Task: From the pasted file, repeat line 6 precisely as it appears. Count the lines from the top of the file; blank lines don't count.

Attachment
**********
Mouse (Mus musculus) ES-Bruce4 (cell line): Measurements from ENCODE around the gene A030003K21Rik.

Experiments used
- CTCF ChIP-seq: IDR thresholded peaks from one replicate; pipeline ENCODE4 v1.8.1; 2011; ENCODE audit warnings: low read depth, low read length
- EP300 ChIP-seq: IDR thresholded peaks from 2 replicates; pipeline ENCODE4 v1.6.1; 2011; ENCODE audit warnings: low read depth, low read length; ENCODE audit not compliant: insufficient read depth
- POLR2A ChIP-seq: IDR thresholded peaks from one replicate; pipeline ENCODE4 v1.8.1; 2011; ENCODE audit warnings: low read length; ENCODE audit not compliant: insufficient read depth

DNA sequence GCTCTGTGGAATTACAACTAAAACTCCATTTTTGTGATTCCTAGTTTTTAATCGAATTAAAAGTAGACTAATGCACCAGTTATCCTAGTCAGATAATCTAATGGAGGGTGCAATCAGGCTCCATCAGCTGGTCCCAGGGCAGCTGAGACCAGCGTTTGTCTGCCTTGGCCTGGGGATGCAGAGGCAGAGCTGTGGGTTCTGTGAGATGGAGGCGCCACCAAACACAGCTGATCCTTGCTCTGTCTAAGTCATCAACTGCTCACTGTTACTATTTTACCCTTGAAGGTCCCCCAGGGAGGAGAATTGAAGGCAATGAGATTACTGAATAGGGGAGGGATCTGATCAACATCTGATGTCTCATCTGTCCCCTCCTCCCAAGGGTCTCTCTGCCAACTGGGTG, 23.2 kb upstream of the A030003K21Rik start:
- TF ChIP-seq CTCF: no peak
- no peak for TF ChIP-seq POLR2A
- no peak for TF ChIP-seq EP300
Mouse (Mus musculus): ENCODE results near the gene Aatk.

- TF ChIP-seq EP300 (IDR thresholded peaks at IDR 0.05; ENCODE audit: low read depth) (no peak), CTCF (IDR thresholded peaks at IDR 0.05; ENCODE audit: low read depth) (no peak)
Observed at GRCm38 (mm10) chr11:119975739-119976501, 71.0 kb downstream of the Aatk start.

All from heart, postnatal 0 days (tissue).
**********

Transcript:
DNA sequence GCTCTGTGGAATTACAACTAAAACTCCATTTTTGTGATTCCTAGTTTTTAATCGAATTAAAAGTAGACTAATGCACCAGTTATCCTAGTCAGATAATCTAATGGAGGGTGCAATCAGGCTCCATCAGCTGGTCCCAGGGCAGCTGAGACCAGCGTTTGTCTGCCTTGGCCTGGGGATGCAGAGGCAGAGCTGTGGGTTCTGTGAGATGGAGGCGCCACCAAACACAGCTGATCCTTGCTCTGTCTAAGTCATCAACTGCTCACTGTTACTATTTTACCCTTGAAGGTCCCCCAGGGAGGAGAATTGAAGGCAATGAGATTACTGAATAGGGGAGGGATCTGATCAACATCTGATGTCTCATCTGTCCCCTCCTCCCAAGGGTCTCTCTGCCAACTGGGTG, 23.2 kb upstream of the A030003K21Rik start: